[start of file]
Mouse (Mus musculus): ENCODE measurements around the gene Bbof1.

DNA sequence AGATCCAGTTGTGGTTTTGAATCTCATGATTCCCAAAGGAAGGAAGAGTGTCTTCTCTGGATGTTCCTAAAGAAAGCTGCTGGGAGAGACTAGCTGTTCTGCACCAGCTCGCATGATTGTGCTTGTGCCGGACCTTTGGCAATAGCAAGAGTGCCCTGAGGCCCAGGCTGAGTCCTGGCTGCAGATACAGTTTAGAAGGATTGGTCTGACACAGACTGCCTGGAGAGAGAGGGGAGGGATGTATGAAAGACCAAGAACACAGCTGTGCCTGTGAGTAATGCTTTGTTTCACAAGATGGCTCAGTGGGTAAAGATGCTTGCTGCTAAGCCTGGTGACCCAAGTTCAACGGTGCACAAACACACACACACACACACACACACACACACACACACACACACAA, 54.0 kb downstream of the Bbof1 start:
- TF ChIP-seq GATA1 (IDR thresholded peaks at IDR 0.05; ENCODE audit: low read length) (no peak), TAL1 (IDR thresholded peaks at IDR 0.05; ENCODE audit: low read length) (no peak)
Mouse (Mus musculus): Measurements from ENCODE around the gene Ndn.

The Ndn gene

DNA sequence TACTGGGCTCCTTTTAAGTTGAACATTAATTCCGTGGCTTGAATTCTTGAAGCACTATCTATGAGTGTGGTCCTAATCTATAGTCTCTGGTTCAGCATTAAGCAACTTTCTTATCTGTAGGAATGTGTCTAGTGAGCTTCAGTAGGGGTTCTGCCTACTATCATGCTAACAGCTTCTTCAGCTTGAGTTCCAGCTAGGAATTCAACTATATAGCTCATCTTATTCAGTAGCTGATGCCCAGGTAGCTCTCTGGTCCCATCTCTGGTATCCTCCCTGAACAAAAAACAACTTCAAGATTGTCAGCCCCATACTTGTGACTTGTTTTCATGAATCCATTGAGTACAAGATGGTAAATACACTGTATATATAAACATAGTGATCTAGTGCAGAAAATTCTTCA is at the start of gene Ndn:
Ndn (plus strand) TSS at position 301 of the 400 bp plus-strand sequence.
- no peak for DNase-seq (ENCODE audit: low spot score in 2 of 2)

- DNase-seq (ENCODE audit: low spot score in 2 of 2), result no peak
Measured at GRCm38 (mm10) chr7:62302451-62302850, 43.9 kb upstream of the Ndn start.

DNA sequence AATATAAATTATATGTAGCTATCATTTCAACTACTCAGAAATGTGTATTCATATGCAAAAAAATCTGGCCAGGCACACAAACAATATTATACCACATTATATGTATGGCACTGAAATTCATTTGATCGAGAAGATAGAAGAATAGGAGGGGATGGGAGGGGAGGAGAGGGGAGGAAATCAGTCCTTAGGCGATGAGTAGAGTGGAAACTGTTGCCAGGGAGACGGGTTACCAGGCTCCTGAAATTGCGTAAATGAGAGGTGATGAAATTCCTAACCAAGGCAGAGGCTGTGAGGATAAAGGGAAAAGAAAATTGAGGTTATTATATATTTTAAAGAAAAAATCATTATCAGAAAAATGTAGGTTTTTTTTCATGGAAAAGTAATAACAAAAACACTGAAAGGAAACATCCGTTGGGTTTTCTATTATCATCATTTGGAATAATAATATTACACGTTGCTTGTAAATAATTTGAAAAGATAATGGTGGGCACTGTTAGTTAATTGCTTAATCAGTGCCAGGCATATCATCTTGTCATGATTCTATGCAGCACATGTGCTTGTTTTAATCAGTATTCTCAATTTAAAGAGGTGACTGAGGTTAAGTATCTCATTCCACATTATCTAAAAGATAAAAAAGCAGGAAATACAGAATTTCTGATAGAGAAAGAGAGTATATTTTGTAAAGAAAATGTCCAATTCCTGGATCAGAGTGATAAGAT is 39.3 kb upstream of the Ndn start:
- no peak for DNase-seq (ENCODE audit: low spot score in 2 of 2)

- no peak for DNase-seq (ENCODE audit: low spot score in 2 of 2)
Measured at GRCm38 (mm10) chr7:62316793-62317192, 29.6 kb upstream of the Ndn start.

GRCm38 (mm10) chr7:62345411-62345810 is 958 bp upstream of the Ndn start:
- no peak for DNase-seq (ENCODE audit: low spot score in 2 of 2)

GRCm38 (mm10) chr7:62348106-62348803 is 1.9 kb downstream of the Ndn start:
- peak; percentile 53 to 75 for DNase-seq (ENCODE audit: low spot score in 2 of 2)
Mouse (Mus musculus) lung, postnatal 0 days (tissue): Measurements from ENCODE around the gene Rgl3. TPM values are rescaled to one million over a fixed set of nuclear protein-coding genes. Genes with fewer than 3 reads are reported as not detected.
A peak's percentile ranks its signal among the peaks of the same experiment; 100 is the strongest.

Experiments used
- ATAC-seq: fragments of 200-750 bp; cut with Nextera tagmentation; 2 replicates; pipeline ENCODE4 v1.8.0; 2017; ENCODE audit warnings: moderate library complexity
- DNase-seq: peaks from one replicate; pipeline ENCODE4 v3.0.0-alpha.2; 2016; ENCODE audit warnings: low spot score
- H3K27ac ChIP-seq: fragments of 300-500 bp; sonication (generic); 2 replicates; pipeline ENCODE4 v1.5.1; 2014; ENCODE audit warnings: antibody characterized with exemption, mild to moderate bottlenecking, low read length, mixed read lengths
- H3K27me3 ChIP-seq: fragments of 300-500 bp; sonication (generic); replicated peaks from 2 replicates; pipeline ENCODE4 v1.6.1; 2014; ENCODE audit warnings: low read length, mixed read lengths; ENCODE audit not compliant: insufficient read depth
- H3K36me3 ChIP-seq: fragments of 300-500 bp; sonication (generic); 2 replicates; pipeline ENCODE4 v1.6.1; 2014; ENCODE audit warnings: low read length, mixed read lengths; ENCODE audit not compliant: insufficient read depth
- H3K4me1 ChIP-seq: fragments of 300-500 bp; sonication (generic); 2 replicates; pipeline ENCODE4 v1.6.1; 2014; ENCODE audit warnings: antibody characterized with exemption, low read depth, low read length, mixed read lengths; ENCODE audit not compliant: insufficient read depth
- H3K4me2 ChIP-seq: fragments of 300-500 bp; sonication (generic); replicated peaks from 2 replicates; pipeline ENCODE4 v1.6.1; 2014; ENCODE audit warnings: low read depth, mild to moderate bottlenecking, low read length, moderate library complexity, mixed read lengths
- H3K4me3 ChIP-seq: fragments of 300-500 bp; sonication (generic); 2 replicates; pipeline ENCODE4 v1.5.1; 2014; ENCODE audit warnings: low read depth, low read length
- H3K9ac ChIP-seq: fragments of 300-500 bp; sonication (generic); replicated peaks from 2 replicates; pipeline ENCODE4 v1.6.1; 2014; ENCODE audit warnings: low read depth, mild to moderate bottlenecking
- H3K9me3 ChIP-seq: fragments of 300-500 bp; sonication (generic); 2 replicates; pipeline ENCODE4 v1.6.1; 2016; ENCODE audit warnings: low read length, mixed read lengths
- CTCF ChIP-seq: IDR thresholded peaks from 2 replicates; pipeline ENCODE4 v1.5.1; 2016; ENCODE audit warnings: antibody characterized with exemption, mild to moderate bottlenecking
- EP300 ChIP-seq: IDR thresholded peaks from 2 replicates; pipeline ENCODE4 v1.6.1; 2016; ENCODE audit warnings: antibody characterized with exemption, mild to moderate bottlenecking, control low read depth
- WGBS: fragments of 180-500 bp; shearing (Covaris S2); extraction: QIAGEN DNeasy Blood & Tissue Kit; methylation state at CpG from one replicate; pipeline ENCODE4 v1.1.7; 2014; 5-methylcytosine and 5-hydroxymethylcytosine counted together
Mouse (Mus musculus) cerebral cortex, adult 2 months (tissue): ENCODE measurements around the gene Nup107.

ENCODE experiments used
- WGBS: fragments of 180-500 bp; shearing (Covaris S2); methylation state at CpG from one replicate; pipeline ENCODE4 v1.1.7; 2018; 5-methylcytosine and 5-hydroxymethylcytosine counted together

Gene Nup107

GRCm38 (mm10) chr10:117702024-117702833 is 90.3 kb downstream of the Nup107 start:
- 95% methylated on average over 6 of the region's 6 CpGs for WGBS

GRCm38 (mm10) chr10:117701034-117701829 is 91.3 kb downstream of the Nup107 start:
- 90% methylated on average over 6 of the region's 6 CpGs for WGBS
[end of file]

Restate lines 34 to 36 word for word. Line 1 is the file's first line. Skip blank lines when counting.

- WGBS: fragments of 180-500 bp; shearing (Covaris S2); extraction: QIAGEN DNeasy Blood & Tissue Kit; methylation state at CpG from one replicate; pipeline ENCODE4 v1.1.7; 2014; 5-methylcytosine and 5-hydroxymethylcytosine counted together
Mouse (Mus musculus) cerebral cortex, adult 2 months (tissue): ENCODE measurements around the gene Nup107.

ENCODE experiments used